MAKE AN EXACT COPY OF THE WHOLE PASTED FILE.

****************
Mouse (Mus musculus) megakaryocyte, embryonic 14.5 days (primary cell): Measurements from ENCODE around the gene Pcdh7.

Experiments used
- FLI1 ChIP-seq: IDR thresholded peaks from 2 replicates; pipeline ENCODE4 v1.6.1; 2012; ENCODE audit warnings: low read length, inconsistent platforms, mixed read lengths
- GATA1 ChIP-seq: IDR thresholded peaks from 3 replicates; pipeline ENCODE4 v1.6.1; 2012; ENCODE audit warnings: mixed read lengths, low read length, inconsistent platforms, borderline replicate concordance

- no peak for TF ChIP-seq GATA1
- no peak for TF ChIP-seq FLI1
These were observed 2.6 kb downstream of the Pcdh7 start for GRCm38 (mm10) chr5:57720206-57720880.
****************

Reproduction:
Mouse (Mus musculus) megakaryocyte, embryonic 14.5 days (primary cell): Measurements from ENCODE around the gene Pcdh7.

Experiments used
- FLI1 ChIP-seq: IDR thresholded peaks from 2 replicates; pipeline ENCODE4 v1.6.1; 2012; ENCODE audit warnings: low read length, inconsistent platforms, mixed read lengths
- GATA1 ChIP-seq: IDR thresholded peaks from 3 replicates; pipeline ENCODE4 v1.6.1; 2012; ENCODE audit warnings: mixed read lengths, low read length, inconsistent platforms, borderline replicate concordance

- no peak for TF ChIP-seq GATA1
- no peak for TF ChIP-seq FLI1
These were observed 2.6 kb downstream of the Pcdh7 start for GRCm38 (mm10) chr5:57720206-57720880.